So, what might new casinos look like? Well, Sykes thinks operators should take full advantage of the unique characteristics of the Gulf Coast region and build something that lets people know they are not in Las Vegas or just any other casino.
"It's an absolutely beautiful environment," he said, yet the older designs on the barges hid the people inside the casinos. The big barges also hid the shoreline from other elements of a property, such as restaurants and hotels.
"Good design starts to explore what makes [a location] unique. I'm hoping that architects get a chance to explore good design opportunities knitting those places back together again."
Sykes said he would like to see land-based properties expand their facilities and utilize open spaces.
"Aesthetically, it literally opens up great vistas and opportunities," for both the gaming and non-gaming activities.
And it's not just about looks. Land-based operations also make casino back-office management more efficient and better controlled, with better access for things such as cash exchanges from armored cars than the barge environment offers.
Not only will new casinos have an opportunity to develop a unique look, especially if allowed on land, they will also have a chance to utilize the latest and greatest gaming technology.
"Most of us in the industry are looking at bonusing and promotional systems, downloadable technology, and server-based gaming as sort of the next frontier," said James Maida, president of Gaming Labs International. However, whether new Gulf Coast casinos will be able to implement those technologies as they become available depends of course on when they are ready to open, so it's hard to predict exactly what the casino floors will look like.
Still, Maida agreed with others that if allowed to build on land, the facilities will be able to offer more amenities, which go hand in hand with the need for more technology, new games, and the latest systems. CJ
New Game In Town
Short-term economic difficulties aside, slot operators should ultimately prosper from the need for replacement slots in Gulf Coast markets
Sometimes one businesses' misfortune is another's gain.
As casino operators reel from the destruction Hurricane Katrina and Rita rained on their Gulf Coast-area properties, slot manufacturers appear to be sitting in the catbird seat. Indeed, with many Mississippi coast casinos utterly destroyed and still uncertain flood damage at Louisiana properties, some gaming analysts estimate there could be the need for upwards of 18,000 replacement slot machines for the region's rebuilding resorts.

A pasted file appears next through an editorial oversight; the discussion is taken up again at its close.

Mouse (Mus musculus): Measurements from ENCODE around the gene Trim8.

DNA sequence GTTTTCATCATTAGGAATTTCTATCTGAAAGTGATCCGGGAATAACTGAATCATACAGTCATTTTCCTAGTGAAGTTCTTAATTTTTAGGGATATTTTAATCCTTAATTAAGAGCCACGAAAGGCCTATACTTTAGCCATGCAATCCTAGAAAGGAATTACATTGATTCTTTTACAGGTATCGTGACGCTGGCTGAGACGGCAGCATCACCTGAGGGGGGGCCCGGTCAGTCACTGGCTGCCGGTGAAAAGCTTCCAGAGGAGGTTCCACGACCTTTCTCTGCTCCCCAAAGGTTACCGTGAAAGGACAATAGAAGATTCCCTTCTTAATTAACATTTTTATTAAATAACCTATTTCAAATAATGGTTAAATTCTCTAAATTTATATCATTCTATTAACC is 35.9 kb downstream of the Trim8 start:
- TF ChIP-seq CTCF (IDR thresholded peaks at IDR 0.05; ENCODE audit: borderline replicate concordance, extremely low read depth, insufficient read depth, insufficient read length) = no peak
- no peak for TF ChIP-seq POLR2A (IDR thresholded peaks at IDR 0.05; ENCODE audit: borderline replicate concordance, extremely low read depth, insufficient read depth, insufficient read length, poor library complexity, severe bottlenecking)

"We believe that a significant number of slot machines in the impacted markets could be damaged beyond repair and will need to be replaced," said Marc Falcone, a managing director at Deutsche Bank Securities, in a written report produced short after Hurricane Katrina hit. "We estimate that there are about 17,000 slots in the Mississippi Gulf Coast casinos, and another 8,000 in the New Orleans area. Should 50 percent to 75 percent of these machines need replacement, this could result in incremental orders for 12,500-18,750 slots"
Larry Gregory, executive director of the Mississippi Gaming Commission said he had moved his Biloxi-based gaming test lab to his organization's Jackson, Miss., offices earlier this year, so the ability to test new machines and gaming equipment was not affected, but he added that the slots in Gulf Coast casinos would likely all have to be replaced.
"I'd say 98 percent of the machines are gone. Not from the storm. What killed them was the salt water and the humidity," he said.
Slot manufacturers quickly assured Mississippi officials, eager to get casinos back on their feet as soon as possible, that the needed replacement machines could be quickly built.
Gregory said he spoke with officials from IGT, the largest slot machine manufacturer, who said they could replace 10,000 damaged slots on the Gulf Coast in eight to 12 weeks.
"A worst-case scenario would be 12 to 14 weeks," Gregory said.
Still, for the short-term at least, slot manufacturers are suffering a post-Katrina economic downturn along with the rest of the gaming industry. Many of these companies operated participation games in the Gulf Coast region, and are having to compensate for the loss of revenue.
For example, International Game Technology reported that 900 of the 2,300 slot machines it operated in the region were damaged by Hurricane Katrina. The surviving slots remained largely inoperable because of damage to monitoring sites in New Orleans and Gulfport, Miss. All-in-all, IGT estimates that the book value of gaming operations machines and related assets located in the effected area total approximately $10 million. The estimated book value of inventory, notes and accounts receivable, and other assets located in the effected areas is approximately $27 million.
IGT, Alliance and WMS all saw their stock values decline slightly in the weeks immediately following Hurricanes Katrina and Rita.
Regardless, Falcone described the slot replacement cycle as one of the few silver linings to come out of Katrina, and stated that in the long-run, slot manufacturers Aristocrat, IGT, Alliance and WMS should benefit most from this market.
-Paul Doocey & Andy Holtmann